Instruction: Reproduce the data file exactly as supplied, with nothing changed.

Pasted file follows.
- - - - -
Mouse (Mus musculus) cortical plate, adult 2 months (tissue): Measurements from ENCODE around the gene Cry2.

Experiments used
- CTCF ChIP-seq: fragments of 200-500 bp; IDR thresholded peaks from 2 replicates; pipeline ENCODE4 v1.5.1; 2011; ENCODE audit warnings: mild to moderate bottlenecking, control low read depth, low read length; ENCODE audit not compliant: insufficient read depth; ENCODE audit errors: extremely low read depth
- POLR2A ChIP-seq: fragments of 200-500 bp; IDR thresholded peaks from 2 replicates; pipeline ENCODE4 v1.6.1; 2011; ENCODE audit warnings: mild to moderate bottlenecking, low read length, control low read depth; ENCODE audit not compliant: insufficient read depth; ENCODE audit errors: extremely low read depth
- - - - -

Mouse (Mus musculus) cortical plate, adult 2 months (tissue): Measurements from ENCODE around the gene Cry2.

Experiments used
- CTCF ChIP-seq: fragments of 200-500 bp; IDR thresholded peaks from 2 replicates; pipeline ENCODE4 v1.5.1; 2011; ENCODE audit warnings: mild to moderate bottlenecking, control low read depth, low read length; ENCODE audit not compliant: insufficient read depth; ENCODE audit errors: extremely low read depth
- POLR2A ChIP-seq: fragments of 200-500 bp; IDR thresholded peaks from 2 replicates; pipeline ENCODE4 v1.6.1; 2011; ENCODE audit warnings: mild to moderate bottlenecking, low read length, control low read depth; ENCODE audit not compliant: insufficient read depth; ENCODE audit errors: extremely low read depth